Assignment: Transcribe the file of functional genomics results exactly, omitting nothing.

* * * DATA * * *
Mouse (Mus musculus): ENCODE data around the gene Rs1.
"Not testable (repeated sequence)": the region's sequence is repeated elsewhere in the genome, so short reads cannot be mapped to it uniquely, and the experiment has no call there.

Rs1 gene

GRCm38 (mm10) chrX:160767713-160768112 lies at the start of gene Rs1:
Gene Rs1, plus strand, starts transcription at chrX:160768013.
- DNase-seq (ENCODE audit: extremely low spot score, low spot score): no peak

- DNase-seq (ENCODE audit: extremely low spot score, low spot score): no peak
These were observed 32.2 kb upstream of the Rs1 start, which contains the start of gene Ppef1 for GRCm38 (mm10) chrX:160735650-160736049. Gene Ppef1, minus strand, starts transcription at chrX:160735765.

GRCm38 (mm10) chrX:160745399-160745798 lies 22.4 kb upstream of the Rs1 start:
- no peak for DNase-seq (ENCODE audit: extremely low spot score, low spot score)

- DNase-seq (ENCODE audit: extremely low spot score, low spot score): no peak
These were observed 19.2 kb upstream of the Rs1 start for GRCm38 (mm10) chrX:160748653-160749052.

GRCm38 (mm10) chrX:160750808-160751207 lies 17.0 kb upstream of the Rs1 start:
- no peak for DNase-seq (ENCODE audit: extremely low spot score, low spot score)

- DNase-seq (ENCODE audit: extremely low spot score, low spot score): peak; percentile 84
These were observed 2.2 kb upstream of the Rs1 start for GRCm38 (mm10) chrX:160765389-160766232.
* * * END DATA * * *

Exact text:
Mouse (Mus musculus): ENCODE data around the gene Rs1.
"Not testable (repeated sequence)": the region's sequence is repeated elsewhere in the genome, so short reads cannot be mapped to it uniquely, and the experiment has no call there.

Rs1 gene

GRCm38 (mm10) chrX:160767713-160768112 lies at the start of gene Rs1:
Gene Rs1, plus strand, starts transcription at chrX:160768013.
- DNase-seq (ENCODE audit: extremely low spot score, low spot score): no peak

- DNase-seq (ENCODE audit: extremely low spot score, low spot score): no peak
These were observed 32.2 kb upstream of the Rs1 start, which contains the start of gene Ppef1 for GRCm38 (mm10) chrX:160735650-160736049. Gene Ppef1, minus strand, starts transcription at chrX:160735765.

GRCm38 (mm10) chrX:160745399-160745798 lies 22.4 kb upstream of the Rs1 start:
- no peak for DNase-seq (ENCODE audit: extremely low spot score, low spot score)

- DNase-seq (ENCODE audit: extremely low spot score, low spot score): no peak
These were observed 19.2 kb upstream of the Rs1 start for GRCm38 (mm10) chrX:160748653-160749052.

GRCm38 (mm10) chrX:160750808-160751207 lies 17.0 kb upstream of the Rs1 start:
- no peak for DNase-seq (ENCODE audit: extremely low spot score, low spot score)

- DNase-seq (ENCODE audit: extremely low spot score, low spot score): peak; percentile 84
These were observed 2.2 kb upstream of the Rs1 start for GRCm38 (mm10) chrX:160765389-160766232.